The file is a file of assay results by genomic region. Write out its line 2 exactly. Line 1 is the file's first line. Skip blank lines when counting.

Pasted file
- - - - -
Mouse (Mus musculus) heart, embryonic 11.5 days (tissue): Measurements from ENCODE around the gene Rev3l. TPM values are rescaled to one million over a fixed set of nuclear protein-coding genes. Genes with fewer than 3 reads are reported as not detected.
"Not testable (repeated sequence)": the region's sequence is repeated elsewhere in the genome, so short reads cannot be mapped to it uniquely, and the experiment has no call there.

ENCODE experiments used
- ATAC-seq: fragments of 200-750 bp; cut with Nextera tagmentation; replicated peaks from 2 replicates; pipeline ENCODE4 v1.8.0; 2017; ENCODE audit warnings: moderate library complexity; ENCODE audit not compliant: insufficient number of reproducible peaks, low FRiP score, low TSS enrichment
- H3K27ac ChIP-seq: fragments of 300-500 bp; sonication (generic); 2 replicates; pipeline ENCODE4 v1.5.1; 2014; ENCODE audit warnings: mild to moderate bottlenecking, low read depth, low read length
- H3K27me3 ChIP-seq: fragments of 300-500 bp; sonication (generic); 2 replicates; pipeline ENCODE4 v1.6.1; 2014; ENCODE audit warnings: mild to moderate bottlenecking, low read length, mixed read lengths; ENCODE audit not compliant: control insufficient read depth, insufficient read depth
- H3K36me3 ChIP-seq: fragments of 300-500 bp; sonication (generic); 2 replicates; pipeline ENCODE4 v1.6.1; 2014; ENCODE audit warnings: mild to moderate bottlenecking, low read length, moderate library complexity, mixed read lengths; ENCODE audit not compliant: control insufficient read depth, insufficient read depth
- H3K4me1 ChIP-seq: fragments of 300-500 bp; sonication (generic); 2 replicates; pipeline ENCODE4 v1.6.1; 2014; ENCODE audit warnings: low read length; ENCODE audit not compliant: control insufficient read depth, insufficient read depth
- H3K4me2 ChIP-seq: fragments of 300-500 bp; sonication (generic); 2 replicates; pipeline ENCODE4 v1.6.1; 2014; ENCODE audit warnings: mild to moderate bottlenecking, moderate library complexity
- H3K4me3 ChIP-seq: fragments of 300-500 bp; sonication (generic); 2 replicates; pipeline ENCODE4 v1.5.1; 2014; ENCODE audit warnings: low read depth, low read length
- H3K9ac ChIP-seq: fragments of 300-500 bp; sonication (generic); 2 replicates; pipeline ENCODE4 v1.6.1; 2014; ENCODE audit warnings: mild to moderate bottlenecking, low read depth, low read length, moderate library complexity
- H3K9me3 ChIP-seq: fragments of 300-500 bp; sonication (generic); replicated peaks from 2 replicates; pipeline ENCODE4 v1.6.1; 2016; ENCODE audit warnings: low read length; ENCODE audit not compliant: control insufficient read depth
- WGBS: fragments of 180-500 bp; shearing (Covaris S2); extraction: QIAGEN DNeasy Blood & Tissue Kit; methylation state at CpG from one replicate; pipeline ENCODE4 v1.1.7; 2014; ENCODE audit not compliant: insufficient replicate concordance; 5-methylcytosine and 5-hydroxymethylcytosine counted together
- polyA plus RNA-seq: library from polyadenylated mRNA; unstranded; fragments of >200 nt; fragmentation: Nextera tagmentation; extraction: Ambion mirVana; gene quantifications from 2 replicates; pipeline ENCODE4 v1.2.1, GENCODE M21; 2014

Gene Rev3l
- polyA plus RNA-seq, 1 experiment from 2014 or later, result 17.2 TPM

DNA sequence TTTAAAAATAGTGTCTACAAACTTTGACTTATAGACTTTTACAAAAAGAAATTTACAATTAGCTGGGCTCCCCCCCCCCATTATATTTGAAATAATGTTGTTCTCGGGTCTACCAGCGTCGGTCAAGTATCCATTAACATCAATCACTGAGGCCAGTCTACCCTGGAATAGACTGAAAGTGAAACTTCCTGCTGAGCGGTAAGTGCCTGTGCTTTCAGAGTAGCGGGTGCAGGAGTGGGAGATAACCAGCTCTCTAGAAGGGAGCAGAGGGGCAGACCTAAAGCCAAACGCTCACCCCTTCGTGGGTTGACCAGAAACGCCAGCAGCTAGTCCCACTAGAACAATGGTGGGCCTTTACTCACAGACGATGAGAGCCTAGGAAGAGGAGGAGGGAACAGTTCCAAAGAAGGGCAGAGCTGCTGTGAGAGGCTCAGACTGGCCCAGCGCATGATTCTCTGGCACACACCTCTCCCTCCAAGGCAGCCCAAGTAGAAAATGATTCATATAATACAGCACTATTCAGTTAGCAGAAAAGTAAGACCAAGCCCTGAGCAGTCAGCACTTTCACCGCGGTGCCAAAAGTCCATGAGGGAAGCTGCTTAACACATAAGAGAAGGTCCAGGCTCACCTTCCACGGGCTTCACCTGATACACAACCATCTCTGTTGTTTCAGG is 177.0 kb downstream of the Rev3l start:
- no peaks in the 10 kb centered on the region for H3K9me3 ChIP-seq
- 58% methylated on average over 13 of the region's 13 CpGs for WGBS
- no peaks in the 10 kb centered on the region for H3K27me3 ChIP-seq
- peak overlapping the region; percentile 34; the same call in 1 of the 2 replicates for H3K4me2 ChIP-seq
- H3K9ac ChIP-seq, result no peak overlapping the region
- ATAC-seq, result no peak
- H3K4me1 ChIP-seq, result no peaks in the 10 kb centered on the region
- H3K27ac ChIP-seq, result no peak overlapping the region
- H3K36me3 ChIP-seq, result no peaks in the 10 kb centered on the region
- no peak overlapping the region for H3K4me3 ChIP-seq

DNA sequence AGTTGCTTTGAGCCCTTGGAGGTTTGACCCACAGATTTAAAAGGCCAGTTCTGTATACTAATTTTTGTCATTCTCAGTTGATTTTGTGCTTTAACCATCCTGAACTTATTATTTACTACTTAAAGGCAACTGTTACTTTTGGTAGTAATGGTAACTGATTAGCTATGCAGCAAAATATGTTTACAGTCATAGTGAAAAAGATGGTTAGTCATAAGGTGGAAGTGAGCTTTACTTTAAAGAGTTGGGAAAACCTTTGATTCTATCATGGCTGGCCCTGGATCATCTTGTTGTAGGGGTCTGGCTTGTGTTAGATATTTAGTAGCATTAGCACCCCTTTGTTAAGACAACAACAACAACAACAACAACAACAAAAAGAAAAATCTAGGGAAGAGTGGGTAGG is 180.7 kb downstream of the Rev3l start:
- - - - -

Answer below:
"Not testable (repeated sequence)": the region's sequence is repeated elsewhere in the genome, so short reads cannot be mapped to it uniquely, and the experiment has no call there.